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Protective Actions for Radiation Emergencies - Self-Decontamination

If you are outside in an area

when a radiation emergency

happens,

you could be contaminated with

radioactive material.

Radioactive material can fall

from the air and land on people,

buildings, roads, cars,

and other objects.

This is called contamination.

Contamination may look like dust

or sand,

or it may be too small to see.

Radioactive contamination can

spread in the same way that dust

or mud can be tracked into the

home or spread to another person

or object.

It is important to get

radioactive contamination off

your body as soon as you can to

lower your risk of harm.

Removing contamination is called

decontamination.

One of the best ways to

decontaminate yourself is to

take a shower.

If you can't do that,

remove your outer layer of

clothing and wash your hands and

face.

Anything you can do to reduce

the amount of contamination on

your clothes or body will help

lower your exposure to

radiation.

Here are some ways to clean or

decontaminate yourself.

Take off your outer layer of

clothing: Depending on how you

are dressed,

taking off your outer layer of

clothing can remove most of the

contamination.

The less skin you have showing,

the less contamination you will

have on your body.

Be very careful in removing your

clothing to prevent radioactive

dust from shaking loose.

Put the clothing in a plastic

bag or other sealable container

and put the bag in an

out-of-the-way place,

away from other people and pets.

Wash yourself off.

If you can take a shower,

take a warm shower and gently

wash yourself with lots of soap.

Do not scald, scrub,

or scratch your skin.

Your skin helps protect the

inside of your body from

radioactive material.

Wash your hair with shampoo or

soap.

Do not use conditioner because

it will cause radioactive

material to stick to your hair.

Keep cuts and abrasions covered

when washing to keep from

getting radioactive material in

open wounds.

If you cannot take a shower,

wash your hands, face,

and parts of your body that were

uncovered at a sink or faucet.

Use soap and plenty of water.

If you do not have access to a

sink or faucet,

use a moist wipe,

clean wet cloth,

or a damp paper towel to wipe

the parts of your body that were

uncovered.

Pay special attention to your

hands and face.

Gently blow your nose,

wipe your eyelids, eyelashes,

and ears with a moist wipe,

clean wet cloth,

or a damp paper towel.

Put the used wipes,

cloth or towel in a plastic bag

or other sealable container and

place the bag in an

out-of-the-way place,

away from other people and pets.

Tap water sources may be

contaminated during a radiation

emergency.

If the tap water is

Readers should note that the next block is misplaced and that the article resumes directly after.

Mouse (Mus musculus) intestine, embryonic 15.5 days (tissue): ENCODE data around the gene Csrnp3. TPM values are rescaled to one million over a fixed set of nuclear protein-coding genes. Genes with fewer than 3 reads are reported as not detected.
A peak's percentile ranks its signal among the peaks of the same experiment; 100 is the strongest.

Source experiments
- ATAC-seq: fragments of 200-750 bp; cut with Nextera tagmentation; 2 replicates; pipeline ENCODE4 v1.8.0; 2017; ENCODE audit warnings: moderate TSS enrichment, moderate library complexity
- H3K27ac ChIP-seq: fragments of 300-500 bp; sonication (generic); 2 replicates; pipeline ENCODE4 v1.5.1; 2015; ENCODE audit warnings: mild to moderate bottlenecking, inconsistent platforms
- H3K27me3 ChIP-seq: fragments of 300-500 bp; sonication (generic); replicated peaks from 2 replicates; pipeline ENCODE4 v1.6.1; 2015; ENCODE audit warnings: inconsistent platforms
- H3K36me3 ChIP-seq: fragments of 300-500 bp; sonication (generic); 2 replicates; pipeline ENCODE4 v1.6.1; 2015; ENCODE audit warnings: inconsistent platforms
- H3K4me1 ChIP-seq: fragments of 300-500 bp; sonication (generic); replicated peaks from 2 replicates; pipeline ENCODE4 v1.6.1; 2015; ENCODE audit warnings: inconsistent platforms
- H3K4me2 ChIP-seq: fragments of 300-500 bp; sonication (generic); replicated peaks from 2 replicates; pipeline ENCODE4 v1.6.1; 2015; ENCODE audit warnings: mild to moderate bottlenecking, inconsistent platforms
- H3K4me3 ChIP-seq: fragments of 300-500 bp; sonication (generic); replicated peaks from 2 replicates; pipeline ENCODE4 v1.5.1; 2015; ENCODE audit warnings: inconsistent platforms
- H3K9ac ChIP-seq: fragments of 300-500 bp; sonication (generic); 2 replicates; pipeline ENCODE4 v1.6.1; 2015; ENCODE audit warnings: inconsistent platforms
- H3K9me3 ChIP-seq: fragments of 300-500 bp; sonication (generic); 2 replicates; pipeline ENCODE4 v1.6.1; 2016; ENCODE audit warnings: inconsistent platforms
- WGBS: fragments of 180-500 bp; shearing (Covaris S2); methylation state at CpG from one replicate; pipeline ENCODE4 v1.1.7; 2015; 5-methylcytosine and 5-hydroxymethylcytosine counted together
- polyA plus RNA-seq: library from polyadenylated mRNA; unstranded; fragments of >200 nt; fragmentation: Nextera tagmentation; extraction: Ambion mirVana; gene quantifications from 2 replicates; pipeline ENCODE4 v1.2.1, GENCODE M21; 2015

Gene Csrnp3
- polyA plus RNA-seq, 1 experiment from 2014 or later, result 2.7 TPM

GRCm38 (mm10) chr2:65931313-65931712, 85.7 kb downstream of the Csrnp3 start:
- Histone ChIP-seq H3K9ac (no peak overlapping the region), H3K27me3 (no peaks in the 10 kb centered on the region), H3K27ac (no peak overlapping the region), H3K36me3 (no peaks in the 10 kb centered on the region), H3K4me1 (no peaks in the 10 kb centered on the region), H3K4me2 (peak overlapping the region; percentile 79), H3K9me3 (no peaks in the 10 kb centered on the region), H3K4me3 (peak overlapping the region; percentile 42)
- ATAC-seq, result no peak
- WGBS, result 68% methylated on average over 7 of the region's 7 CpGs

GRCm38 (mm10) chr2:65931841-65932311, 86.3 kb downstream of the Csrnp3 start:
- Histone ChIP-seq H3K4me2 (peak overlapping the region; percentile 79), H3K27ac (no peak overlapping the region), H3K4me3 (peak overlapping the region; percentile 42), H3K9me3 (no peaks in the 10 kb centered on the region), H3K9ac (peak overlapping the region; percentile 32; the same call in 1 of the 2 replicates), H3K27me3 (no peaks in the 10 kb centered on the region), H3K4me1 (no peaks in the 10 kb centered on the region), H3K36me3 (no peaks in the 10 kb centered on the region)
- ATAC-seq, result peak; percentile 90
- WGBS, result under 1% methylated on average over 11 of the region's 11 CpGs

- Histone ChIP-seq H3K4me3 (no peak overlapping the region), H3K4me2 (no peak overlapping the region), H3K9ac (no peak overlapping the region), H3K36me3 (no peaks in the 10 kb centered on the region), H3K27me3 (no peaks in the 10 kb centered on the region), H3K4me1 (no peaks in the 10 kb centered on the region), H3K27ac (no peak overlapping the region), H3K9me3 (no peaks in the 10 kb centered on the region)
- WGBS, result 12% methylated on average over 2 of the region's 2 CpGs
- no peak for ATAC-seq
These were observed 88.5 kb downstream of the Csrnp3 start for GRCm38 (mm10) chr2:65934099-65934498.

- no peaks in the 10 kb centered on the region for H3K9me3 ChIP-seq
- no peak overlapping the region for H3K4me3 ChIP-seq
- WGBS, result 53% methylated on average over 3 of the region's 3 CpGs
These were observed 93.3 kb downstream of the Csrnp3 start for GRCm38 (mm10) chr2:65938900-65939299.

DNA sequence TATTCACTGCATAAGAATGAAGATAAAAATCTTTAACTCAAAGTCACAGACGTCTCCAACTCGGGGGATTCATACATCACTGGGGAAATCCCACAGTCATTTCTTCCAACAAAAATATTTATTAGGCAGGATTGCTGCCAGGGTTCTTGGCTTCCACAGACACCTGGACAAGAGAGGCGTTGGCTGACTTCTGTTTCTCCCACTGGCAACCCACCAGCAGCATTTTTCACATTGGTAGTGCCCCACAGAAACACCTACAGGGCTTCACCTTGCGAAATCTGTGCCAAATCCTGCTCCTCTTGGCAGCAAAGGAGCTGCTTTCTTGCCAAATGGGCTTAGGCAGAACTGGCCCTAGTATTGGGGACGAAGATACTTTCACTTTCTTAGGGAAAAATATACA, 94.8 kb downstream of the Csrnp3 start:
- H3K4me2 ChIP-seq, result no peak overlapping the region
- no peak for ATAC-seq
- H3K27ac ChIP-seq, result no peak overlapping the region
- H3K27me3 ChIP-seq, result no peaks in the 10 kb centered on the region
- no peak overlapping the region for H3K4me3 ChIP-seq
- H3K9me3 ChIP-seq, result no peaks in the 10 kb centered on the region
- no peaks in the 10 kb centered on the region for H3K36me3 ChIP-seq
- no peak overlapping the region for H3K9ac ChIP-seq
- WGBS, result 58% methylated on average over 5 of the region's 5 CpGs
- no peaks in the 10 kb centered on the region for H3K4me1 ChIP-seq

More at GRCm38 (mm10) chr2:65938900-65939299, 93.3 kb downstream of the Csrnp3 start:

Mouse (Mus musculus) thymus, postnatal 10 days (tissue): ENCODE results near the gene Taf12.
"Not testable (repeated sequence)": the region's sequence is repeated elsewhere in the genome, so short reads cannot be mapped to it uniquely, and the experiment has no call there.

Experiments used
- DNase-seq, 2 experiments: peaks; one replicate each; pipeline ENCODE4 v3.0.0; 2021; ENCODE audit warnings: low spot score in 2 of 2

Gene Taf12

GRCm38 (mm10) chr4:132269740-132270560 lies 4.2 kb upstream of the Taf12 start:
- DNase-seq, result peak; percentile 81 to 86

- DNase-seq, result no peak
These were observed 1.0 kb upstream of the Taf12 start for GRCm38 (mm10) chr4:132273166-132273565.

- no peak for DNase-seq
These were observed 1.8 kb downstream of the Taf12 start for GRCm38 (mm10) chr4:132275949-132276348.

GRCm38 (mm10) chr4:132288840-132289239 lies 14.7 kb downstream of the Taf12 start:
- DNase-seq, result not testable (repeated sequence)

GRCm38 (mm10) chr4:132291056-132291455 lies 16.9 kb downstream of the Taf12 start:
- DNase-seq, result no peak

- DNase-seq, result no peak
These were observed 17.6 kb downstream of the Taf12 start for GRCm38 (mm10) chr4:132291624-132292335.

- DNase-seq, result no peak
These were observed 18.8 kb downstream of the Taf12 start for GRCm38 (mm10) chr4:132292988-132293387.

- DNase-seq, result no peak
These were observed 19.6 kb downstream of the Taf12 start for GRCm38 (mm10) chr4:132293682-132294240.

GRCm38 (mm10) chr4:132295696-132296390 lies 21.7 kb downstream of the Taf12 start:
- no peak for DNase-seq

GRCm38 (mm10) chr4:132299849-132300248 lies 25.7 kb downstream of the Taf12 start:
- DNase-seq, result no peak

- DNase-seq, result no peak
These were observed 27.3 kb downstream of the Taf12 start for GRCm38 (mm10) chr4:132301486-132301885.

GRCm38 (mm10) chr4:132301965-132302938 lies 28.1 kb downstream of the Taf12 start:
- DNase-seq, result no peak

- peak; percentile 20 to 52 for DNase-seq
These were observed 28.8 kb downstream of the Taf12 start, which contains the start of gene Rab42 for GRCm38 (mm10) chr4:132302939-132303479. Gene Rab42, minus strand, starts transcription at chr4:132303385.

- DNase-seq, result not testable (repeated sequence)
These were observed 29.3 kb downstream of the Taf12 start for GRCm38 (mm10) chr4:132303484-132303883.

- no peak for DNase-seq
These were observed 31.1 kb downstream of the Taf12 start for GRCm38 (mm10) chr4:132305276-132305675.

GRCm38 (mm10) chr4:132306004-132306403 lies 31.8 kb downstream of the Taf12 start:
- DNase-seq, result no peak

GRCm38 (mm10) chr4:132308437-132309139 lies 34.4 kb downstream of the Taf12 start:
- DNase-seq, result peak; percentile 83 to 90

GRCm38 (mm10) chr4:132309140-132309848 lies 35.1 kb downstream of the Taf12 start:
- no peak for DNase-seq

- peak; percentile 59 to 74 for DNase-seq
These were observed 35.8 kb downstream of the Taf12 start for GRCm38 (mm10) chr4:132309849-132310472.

contaminated,

public health officials may

recommend that you drink bottled

water instead of tap water.

You can still use tap water for

decontamination.

Radioactive material that gets

into surface water or ground

water sources will be diluted to

very low levels by the water and

will be safe to use for washing

skin, hair, and clothing.

Washing with tap water that may

be slightly contaminated is

better than not washing at all.

Put on clean clothes.

Clothes in a closet or drawer

are safe to wear.

If you do not have clean

clothes,

go to a room or area away from

other people and pets,

take off your outer layer of

clothing,

and shake or brush off your

clothes.

Cover your nose and mouth while

you do this to keep from

breathing in radioactive

material.

After you have brushed off your

clothes,

you can put them back on.

Wash yourself first,

before helping infants,

small children,

or others who may need help

washing.

When assisting others,

wear waterproof gloves and a

dust mask - or other material to

cover your mouth - if you can.

Keep cuts and scrapes - both

yours and those you are helping

- covered when washing to keep

radioactive material out of the

wound.

Wash your hands and face after

providing help.

If your pet was outside,

you may need to wash them off as

well.

Wash your pet carefully with

shampoo or soap and water and

rinse completely.

Wear waterproof gloves and a

dust mask - or other material to

cover your mouth - if you can.

Keep cuts and scrapes - both

yours and your pet's - covered

when washing your pet to keep

radioactive material out of the

wound.

Wash your hands and face after

washing your pet.

If you think you may be

contaminated with radioactive

material,

it's important to remove

contamination from your clothes

and body as soon as possible.

Regardless of where you are,

you can decontaminate yourself

using any of the techniques we

just described.